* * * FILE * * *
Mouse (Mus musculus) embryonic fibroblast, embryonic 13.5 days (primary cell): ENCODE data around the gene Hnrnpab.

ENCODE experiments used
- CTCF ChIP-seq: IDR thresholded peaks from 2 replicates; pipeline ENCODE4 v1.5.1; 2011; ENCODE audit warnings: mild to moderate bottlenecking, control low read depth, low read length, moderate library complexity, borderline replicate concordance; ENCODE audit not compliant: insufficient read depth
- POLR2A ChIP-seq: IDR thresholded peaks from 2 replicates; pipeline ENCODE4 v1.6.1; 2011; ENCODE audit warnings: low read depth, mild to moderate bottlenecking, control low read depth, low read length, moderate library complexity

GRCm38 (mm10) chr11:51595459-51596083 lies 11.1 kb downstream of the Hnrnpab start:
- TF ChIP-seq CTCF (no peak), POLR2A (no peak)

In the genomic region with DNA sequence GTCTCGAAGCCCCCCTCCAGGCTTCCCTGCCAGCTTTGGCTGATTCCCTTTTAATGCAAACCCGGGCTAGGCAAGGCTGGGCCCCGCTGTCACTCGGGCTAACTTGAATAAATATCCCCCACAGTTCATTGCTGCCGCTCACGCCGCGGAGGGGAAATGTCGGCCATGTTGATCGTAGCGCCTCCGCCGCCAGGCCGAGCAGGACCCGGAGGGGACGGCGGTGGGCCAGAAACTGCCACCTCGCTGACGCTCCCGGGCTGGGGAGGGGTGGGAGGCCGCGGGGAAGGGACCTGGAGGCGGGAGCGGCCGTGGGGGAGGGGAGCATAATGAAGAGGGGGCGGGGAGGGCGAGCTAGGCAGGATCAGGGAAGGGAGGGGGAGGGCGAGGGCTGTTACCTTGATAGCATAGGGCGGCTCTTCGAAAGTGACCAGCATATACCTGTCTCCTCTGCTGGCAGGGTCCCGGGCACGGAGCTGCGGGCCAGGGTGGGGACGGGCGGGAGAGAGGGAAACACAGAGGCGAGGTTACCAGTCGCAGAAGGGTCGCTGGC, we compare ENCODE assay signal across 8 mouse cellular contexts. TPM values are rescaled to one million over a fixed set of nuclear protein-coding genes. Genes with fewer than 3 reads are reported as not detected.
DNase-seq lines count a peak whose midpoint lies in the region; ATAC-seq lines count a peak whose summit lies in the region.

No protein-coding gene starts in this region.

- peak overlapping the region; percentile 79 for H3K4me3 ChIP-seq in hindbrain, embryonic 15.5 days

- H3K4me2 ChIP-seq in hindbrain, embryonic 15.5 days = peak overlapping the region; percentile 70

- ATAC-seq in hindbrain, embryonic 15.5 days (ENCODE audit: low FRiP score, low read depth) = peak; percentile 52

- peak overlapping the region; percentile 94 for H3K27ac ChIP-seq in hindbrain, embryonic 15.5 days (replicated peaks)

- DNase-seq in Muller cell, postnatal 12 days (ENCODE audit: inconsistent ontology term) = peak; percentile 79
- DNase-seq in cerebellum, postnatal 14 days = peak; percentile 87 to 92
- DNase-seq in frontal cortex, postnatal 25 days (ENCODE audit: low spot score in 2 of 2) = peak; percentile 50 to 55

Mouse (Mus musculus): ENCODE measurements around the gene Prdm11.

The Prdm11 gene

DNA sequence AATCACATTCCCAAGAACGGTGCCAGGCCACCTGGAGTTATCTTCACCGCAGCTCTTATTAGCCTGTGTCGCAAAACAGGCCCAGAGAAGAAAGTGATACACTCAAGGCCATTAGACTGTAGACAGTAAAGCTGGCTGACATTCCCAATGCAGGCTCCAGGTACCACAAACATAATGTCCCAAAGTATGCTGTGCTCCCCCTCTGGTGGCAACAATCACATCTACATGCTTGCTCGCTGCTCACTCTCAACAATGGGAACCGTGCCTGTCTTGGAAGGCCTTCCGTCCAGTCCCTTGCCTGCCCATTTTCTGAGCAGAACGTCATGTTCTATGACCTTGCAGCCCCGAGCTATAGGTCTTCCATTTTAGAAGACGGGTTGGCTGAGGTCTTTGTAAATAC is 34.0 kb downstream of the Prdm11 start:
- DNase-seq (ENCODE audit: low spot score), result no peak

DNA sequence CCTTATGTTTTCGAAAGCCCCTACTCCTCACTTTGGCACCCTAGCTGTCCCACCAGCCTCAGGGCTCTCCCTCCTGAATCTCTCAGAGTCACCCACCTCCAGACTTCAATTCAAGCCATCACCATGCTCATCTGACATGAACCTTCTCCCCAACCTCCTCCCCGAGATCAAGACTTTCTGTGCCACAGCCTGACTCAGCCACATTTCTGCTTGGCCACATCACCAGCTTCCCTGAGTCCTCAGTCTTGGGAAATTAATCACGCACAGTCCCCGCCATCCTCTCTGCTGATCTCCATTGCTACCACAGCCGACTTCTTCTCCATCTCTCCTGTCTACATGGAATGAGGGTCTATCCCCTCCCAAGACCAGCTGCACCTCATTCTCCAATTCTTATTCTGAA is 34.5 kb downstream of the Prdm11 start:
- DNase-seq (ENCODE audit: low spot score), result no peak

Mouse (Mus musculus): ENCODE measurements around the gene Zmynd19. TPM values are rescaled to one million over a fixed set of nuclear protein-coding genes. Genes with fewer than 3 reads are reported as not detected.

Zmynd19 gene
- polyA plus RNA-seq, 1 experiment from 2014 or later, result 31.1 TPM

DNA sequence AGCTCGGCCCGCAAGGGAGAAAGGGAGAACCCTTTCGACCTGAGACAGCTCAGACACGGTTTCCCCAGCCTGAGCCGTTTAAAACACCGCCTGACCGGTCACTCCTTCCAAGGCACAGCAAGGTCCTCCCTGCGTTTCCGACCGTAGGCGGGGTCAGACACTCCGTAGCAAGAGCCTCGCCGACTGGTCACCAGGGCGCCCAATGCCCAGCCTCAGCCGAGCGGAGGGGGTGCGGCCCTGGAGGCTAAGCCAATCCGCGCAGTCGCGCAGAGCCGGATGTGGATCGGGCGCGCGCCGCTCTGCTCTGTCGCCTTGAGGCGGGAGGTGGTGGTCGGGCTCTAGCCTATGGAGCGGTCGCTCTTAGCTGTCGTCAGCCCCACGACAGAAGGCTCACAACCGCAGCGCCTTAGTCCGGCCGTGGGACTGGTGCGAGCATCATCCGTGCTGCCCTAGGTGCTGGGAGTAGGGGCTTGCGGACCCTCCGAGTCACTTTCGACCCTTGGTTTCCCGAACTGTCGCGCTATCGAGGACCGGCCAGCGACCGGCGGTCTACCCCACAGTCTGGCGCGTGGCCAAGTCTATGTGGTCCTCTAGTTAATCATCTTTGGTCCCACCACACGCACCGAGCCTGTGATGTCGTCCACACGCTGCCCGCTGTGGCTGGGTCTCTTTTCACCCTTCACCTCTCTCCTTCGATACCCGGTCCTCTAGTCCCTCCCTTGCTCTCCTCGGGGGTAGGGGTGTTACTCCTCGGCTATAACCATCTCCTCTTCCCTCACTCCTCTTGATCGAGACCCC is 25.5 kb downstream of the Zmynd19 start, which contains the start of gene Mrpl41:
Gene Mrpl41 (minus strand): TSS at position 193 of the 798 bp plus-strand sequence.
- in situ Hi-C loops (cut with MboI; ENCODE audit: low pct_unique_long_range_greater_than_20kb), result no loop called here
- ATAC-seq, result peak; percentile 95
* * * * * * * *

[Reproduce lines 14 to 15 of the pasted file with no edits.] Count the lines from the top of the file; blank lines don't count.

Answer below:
- DNase-seq in Muller cell, postnatal 12 days (ENCODE audit: inconsistent ontology term) = peak; percentile 79
- DNase-seq in cerebellum, postnatal 14 days = peak; percentile 87 to 92